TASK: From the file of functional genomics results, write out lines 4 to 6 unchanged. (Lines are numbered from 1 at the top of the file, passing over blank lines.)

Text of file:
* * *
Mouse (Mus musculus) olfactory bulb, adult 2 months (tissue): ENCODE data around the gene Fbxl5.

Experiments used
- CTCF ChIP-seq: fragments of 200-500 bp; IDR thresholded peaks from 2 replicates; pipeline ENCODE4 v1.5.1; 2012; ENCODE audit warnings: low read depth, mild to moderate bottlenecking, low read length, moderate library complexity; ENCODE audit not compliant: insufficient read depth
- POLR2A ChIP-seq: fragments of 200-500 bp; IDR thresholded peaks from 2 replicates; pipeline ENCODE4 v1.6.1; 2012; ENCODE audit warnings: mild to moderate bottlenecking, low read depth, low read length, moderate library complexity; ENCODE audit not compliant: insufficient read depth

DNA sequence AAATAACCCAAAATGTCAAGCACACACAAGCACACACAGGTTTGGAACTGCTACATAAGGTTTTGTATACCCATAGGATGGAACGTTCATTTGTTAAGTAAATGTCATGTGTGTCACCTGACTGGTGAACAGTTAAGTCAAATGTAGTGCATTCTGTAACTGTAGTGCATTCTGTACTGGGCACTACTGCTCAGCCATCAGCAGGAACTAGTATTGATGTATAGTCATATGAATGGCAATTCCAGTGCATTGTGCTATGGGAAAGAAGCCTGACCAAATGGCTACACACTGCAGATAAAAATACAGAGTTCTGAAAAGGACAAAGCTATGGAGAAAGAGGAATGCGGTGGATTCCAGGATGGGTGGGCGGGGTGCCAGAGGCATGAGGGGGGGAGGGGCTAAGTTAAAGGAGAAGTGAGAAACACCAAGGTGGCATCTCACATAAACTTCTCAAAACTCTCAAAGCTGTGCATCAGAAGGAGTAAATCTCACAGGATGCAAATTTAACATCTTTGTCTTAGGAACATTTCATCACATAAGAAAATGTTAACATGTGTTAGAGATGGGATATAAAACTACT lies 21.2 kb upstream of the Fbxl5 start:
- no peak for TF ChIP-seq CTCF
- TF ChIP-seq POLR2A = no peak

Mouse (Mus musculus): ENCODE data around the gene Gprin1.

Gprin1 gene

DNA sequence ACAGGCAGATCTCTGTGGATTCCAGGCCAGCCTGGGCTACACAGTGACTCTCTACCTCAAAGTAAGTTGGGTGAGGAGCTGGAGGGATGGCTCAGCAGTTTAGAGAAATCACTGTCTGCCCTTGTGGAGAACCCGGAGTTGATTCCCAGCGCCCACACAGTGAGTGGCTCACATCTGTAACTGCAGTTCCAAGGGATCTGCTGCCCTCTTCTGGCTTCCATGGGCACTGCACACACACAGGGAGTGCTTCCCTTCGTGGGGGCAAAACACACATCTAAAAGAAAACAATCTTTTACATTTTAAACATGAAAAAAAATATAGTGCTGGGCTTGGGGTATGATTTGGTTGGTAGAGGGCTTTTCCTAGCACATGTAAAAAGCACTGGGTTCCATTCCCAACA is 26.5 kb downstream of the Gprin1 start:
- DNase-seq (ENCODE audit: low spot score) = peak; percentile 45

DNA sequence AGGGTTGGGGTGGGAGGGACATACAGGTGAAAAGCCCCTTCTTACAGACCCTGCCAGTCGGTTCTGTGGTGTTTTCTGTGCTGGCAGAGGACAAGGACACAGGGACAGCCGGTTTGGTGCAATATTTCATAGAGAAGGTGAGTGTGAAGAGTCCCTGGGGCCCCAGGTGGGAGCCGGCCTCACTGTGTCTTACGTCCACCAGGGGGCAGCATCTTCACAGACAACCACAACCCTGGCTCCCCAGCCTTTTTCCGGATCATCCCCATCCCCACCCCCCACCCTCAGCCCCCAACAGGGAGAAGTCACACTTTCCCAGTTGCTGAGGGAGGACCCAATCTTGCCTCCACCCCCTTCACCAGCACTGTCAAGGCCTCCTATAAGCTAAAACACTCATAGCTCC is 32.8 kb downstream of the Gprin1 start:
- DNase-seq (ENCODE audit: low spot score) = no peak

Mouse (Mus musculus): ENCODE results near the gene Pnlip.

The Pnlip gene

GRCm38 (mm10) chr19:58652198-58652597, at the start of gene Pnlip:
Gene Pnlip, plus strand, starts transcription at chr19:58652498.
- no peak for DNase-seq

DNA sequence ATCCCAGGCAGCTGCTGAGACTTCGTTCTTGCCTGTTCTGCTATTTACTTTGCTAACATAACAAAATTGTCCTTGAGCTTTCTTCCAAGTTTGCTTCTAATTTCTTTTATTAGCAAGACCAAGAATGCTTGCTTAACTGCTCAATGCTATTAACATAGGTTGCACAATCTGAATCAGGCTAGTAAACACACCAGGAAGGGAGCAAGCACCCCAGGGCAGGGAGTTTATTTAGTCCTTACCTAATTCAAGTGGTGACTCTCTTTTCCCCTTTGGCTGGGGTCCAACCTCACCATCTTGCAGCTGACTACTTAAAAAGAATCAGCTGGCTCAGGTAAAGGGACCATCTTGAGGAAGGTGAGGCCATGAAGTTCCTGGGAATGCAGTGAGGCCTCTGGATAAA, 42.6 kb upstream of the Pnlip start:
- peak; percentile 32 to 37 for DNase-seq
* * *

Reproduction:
- POLR2A ChIP-seq: fragments of 200-500 bp; IDR thresholded peaks from 2 replicates; pipeline ENCODE4 v1.6.1; 2012; ENCODE audit warnings: mild to moderate bottlenecking, low read depth, low read length, moderate library complexity; ENCODE audit not compliant: insufficient read depth

DNA sequence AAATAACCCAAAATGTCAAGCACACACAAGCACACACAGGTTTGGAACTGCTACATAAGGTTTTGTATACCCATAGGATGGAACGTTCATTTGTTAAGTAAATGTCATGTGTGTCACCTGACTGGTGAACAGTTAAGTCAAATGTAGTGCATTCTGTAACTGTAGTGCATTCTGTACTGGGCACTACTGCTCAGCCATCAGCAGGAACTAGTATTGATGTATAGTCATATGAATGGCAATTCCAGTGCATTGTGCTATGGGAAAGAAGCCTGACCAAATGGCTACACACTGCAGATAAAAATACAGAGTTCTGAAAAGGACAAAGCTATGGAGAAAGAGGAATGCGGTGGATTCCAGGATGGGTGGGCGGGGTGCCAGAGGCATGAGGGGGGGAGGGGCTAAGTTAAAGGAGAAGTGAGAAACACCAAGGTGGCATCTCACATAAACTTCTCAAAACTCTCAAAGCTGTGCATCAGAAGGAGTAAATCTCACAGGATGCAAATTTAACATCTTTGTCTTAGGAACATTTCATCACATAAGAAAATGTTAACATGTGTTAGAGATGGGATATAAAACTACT lies 21.2 kb upstream of the Fbxl5 start:
- no peak for TF ChIP-seq CTCF